Do you find your patience being stretched as a parent? Would you like to know how to parent without yelling? Val Mullally, parenting expert and author, shares her 10 simple ways for parents to stop themselves yelling at kids and what to do when kids won’t listen:
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Karen glimpsed herself in the mirror. ‘Is that me!’ That reflection. That red-faced, roaring woman. Was that how her children would remember her? She’d always thought that parenting without yelling would be as normal as building sandcastles on the beach.
How did her peaceful, calm home get swept away! ‘I don’t want to be yelling and roaring at my kids,’ she thought. ‘How did I let this happen?’
She’d always imagined she’d be a loving, relaxed Mum. She’d imagined a loving, peaceful home – not this war-zone of constant battling: ‘Eat your food.’ ‘Get ready for bed.’ ‘’Stop that fighting.’ It wasn’t just her barrage of instructions that concerned her. ‘When did I get to barking orders like a sergeant major?’ ‘Why am I always yelling at my kids? Is parenting without yelling possible!’
If you identify with Karen’s experience, you’ll be glad you’re reading this because your interactions with your children can be different. We don’t have to yell at our kids. The moment we recognise the trap we’ve fallen into we can start figuring our way out of it.
I don’t think any of us as parents deliberately set out to yell at our kids. It probably began when our dear little baby morphed into an ultra-mobile toddler who was capable of exploring pretty much anything and everything we didn’t want explored.
One day we used an extra loud, No! – and Bingo! – the child listened! (This big voice was probably as much a surprise to us as it was to our child). Our yell worked – so we used it again – and again. And when it didn’t work so well we yelled louder.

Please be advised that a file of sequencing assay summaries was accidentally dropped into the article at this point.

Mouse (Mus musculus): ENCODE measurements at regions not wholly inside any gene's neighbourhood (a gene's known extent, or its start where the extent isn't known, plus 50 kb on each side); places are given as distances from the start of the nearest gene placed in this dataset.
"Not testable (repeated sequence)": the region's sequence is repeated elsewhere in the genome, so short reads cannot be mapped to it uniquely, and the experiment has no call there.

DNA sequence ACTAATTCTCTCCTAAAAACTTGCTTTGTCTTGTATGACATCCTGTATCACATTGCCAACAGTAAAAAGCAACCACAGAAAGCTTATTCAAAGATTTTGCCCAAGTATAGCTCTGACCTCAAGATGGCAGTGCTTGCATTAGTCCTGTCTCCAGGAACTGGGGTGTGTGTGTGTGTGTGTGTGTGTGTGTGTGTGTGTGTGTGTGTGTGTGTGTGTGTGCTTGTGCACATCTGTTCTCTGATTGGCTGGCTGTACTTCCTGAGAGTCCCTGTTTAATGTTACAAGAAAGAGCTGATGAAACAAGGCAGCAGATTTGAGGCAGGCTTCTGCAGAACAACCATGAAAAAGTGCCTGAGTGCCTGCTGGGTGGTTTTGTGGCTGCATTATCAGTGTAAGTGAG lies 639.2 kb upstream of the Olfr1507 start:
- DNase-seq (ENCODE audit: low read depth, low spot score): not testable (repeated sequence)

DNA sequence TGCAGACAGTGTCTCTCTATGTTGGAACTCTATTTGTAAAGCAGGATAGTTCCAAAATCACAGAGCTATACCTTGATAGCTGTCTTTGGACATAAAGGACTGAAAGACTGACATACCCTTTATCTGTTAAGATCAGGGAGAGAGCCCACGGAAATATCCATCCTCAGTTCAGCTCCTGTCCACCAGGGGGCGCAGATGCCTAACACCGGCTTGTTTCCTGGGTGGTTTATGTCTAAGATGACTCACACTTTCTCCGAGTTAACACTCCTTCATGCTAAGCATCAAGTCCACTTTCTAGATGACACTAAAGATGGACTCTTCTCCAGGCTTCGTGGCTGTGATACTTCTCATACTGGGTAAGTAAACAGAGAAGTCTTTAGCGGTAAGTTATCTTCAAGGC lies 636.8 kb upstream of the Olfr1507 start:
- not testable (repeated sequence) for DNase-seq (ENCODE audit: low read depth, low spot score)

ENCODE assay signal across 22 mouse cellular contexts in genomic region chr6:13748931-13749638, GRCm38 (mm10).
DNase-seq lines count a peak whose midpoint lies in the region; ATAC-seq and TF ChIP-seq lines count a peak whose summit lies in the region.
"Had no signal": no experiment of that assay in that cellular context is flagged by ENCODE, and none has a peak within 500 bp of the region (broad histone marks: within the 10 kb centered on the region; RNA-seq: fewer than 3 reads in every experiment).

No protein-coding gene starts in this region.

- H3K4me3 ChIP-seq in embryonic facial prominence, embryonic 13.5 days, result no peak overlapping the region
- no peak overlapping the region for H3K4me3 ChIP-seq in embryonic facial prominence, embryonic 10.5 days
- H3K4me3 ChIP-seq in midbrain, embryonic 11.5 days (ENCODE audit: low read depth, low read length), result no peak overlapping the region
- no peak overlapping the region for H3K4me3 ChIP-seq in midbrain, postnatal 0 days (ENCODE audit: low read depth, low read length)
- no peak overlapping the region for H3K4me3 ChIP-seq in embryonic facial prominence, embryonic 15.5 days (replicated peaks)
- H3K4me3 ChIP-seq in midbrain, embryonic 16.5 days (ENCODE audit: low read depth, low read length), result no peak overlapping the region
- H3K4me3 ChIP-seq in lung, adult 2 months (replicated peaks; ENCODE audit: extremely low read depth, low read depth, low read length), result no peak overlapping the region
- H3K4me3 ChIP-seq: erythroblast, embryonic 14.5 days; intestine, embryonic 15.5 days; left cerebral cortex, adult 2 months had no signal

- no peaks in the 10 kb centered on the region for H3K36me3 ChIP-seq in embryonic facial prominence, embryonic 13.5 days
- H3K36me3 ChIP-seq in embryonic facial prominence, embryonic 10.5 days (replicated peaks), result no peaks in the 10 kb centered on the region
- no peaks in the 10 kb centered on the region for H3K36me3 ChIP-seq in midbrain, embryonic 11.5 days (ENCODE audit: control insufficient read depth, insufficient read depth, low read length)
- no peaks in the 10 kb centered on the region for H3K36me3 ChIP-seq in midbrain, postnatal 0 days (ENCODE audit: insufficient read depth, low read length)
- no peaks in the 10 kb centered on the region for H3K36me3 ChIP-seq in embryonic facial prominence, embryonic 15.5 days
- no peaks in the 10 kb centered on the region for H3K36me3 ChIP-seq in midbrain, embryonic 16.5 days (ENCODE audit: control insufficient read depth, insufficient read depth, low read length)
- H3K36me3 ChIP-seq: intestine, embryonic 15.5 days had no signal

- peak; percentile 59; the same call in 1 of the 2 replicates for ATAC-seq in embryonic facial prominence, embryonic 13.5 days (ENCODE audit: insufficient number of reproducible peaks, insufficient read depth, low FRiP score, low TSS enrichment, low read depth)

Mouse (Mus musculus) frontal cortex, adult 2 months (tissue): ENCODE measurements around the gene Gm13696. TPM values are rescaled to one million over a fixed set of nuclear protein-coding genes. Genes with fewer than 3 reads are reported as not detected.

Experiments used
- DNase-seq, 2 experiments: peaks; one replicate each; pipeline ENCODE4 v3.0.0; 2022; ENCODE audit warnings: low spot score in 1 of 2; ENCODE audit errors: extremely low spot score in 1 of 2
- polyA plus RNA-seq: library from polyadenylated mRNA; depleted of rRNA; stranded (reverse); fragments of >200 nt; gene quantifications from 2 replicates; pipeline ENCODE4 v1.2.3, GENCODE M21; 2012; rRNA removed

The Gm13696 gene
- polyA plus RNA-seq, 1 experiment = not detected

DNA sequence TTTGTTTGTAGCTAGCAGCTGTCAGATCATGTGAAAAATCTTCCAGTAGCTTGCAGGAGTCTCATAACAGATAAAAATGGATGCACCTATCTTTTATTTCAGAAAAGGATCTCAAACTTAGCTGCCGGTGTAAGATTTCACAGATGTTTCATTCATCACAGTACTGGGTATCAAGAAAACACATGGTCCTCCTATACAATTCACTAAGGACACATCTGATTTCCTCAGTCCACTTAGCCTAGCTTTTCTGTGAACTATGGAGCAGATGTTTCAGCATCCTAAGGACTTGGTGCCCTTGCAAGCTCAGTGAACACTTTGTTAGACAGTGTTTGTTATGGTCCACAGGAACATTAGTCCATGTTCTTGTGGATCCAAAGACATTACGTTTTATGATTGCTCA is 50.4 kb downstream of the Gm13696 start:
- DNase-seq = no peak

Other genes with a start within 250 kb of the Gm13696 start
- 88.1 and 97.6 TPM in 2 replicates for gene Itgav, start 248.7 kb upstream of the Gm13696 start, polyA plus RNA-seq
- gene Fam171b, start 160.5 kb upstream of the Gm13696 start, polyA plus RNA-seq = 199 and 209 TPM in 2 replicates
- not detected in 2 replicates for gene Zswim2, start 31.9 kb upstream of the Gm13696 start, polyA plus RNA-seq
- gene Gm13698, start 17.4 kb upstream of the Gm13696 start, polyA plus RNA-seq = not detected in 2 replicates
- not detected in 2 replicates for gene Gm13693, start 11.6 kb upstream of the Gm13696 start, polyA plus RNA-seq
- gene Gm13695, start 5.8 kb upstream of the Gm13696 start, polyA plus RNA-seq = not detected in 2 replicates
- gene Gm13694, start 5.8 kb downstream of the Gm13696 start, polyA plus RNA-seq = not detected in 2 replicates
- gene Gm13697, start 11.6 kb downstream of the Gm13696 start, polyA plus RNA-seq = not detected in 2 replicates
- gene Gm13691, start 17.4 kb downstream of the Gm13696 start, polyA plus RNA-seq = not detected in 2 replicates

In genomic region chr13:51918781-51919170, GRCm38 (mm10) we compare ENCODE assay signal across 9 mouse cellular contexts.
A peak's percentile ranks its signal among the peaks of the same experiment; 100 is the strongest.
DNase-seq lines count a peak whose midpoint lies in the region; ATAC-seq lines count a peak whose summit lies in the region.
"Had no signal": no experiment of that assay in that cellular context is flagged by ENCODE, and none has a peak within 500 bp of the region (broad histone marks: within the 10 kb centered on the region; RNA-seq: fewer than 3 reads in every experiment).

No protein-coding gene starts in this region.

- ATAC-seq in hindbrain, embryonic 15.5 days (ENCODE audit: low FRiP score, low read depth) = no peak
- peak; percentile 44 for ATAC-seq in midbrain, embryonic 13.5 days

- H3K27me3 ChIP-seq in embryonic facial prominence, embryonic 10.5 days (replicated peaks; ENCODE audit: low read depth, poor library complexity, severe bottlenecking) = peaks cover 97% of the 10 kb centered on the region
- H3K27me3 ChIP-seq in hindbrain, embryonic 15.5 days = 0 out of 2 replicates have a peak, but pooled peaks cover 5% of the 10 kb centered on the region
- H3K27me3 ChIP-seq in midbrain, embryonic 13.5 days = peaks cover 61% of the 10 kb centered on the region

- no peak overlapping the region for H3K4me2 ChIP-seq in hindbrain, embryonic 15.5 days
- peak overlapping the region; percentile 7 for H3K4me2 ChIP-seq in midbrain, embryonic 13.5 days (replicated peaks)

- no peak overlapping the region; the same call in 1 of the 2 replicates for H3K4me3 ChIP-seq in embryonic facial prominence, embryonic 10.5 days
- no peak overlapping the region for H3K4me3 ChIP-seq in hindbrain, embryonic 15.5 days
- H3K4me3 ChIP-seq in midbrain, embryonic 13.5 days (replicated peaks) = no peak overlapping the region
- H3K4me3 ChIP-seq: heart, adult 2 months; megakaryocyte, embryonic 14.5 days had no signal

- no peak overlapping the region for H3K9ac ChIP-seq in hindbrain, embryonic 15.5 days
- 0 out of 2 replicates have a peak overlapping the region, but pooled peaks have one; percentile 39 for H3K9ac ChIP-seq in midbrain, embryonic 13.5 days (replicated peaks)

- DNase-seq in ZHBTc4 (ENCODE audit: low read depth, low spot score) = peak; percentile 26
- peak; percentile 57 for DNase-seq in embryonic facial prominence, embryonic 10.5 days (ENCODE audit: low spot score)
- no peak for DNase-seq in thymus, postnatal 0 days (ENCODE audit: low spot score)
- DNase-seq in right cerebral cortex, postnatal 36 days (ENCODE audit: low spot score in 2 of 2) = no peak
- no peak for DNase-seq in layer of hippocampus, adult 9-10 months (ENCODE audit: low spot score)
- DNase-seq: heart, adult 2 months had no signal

Over time we learnt to yell louder and louder more and more often, and our children learnt to take less and less notice. The less they listened the louder we yelled.
Somehow we slithered down a slope, without even realising it, until we were trapped in the net of yelling louder and louder, more and more frequently, whilst our children seemed to become deafer and deafer.
For every action there is a reaction.
Maybe you’ve noticed when you yell, then your child:
- develops selective deafness
- ignores your demands
- withdraws from you
- makes excuses
- becomes aggressive or sullen.
We can’t expect different behaviour from our children unless we model different behaviour ourselves.
Einstein said that insanity was repeating the same thing again and again and expecting different results. Laugh out loud, I guess we’re all a little insane as parents at times! The bottom line is that yelling doesn’t get us what we want (a co-operative home). It just adds to the stress.
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So how does a parent stop yelling?
10 simple ways for parents to stop themselves yelling
#1. Imagine your child’s experience and reaction to your yelling.